inflation

 

Financial health is financial wealth.

If you want to be financially healthy, please book an initial meeting and let’s discover if we can help you
Call us on 01332913006

 

 

Financial health is financial wealth.

If you want to be financially healthy, please book an initial meeting and let’s discover if we can help you
Call us on 01332913006

 

 

Financial health is financial wealth.

If you want to be financially healthy, please book an initial meeting and let’s discover if we can help you
Call us on 01332913006

 

 

Financial health is financial wealth.

If you want to be financially healthy, please book an initial meeting and let’s discover if we can help you
Call us on 01332913006

 

Economic Review June 2023

Economic Review June 2023

SFFS_Economic_Review_June_23 Download your copy here 

Inflation persistence forces rates higher

 

The Bank of England (BoE) has sanctioned another hike in its benchmark interest rate after citing ‘significant upside news’ which suggests inflation is likely to take longer to fall back to the Bank’s target level.

 

Following its latest meeting, which concluded on 21 June, the BoE’s nine-member Monetary Policy Committee (MPC) voted by a 7-2 majority to raise Bank Rate by half a percentage point. This was the 13th successive increase taking rates to 5.0%, their highest level for 15 years.

 

The minutes to the meeting said there had been ‘significant upside news in recent data that indicates more persistence in the inflation process.’ They also stressed that the MPC will continue to ‘monitor closely indications of persistent inflationary pressures’ and ‘if there were to be evidence of more persistent pressures, then further tightening in monetary policy would be required.’

 

Commenting on the day the decision was announced, BoE Governor Andrew Bailey said, “The economy is doing better than expected but inflation is still too high and we’ve got to deal with it. If we don’t raise rates now, it could be worse later.

 

Data published by the Office for National Statistics (ONS) the day before the MPC’s announcement confirmed that the headline rate of inflation remains stubbornly high. The Consumer Price Index (CPI) 12-month rate – which compares prices in the current month with the same period a year earlier – stood at 8.7% in May, the same figure as the previous month and well above the 8.4% consensus prediction from a Reuters poll of economists.

 

The CPI inflation rate currently stands more than four times higher than the BoE’s 2% target and economists now typically expect to see another two quarter-point hikes over the coming months. The MPC’s next interest rate decision is due to be announced on 3 August.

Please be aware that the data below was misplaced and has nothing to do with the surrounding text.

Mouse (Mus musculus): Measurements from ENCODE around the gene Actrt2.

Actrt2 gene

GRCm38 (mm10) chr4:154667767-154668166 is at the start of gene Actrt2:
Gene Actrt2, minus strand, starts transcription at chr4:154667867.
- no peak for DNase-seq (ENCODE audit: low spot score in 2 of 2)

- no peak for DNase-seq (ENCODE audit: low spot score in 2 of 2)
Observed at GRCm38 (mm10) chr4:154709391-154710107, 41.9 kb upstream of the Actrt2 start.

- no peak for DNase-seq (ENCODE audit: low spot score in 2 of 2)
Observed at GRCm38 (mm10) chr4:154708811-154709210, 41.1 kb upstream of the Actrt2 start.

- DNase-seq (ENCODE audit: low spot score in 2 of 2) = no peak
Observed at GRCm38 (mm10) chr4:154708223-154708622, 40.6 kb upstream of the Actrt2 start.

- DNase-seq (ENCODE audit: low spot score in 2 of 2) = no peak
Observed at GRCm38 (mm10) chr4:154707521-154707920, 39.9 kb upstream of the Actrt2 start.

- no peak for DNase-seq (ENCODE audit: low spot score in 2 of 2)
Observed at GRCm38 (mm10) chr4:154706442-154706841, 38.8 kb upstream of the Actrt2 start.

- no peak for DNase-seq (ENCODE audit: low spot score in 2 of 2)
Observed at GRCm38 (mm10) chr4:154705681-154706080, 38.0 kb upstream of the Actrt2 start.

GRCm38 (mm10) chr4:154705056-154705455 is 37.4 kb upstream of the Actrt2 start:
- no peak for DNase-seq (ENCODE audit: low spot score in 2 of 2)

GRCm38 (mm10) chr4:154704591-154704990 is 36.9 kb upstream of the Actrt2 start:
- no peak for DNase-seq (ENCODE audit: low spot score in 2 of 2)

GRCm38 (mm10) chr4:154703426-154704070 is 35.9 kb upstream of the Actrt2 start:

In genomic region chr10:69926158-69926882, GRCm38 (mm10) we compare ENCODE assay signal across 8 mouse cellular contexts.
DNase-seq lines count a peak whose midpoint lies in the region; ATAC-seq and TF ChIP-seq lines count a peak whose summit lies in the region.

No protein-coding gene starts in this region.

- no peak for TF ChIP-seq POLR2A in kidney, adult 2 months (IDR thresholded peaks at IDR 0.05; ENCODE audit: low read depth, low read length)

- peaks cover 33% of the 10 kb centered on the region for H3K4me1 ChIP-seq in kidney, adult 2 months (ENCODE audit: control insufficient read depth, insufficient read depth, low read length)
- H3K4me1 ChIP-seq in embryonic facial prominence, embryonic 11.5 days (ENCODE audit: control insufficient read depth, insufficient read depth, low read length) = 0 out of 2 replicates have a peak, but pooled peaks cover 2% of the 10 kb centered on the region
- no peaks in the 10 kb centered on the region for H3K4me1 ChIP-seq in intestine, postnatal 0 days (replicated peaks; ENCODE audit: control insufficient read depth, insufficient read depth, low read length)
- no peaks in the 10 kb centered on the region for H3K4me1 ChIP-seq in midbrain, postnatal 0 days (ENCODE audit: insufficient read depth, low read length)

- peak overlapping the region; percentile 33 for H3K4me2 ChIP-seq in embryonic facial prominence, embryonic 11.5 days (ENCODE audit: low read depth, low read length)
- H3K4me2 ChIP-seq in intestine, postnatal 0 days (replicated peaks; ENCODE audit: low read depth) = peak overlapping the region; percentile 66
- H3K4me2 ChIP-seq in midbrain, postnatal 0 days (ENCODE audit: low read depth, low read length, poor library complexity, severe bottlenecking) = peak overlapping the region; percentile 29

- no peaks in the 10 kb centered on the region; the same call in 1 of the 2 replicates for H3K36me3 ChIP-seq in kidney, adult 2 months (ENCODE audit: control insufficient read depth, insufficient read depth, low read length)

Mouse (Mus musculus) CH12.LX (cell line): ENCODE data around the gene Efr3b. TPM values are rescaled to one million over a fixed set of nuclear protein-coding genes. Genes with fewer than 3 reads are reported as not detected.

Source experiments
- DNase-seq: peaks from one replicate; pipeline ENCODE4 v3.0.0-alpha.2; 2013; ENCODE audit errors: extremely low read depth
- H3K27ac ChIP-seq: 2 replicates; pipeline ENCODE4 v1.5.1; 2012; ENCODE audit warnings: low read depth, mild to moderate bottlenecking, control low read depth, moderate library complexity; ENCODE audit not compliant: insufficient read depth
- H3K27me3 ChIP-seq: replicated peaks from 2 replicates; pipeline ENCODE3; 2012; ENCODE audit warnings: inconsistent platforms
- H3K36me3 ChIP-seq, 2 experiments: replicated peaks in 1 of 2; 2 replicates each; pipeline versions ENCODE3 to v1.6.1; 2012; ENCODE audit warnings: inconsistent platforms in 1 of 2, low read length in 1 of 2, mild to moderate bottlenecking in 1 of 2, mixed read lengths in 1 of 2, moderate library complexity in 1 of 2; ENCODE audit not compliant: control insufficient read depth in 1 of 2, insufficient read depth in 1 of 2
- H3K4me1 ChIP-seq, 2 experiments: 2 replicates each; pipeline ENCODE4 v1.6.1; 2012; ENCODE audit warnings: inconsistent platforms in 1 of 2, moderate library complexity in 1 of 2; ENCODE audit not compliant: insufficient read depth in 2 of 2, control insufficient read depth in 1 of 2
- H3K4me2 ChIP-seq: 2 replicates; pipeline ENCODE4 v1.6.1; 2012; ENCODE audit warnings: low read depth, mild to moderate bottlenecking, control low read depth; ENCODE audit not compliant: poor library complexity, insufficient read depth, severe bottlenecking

Surprise rise in pay growth

 

 Although the latest official earnings statistics revealed that nominal wage levels are now rising at a record pace, the release also showed that pay growth is still failing to keep up with the continuing rapid rise in prices.

 

Figures published last month by ONS showed that average weekly earnings excluding bonuses, rose at an annual rate of 7.2% in the three months to April. This was up from 6.8% recorded in the previous three-month period and also higher than a 6.9% rise predicted in a Reuters poll of economists.

 

ONS Director of Economic Statistics Darren Morgan noted that, in cash terms, basic pay is now growing at the fastest rate since current records began over 20 years ago, excluding the period when figures “were distorted by the pandemic”. Mr Morgan added, “However, even so, wage rises continue to lag behind inflation.”  Indeed, in real terms, regular pay actually fell by 1.3% on the year during the February-April period.

 

Changes to the minimum wage implemented at the start of April were a key contributor to the record jump in nominal pay growth. Nearly two million workers benefited from a 9.7% rise which took the National Living Wage up to £10.42 an hour for those aged 23 and over.

 

The BoE has been closely monitoring pay levels, and the Bank Governor said the data showed “we’ve got a very tight labour market in this country.” The BoE has warned that large pay rises are likely to prolong the UK’s period of high inflation.

 

Recently published survey data also suggests pay settlements remain at a historically high level. Figures from XpertHR showed that the median basic pay settlement in the three months to the end of May held at the same record high that had been reported during the previous three-month period.

 

Markets (Data compiled by TOMD)

 

On the last trading day of June, global markets closed in largely positive territory, with new data confirming the UK avoided a winter recession, while a drop in eurozone inflation supported investor sentiment.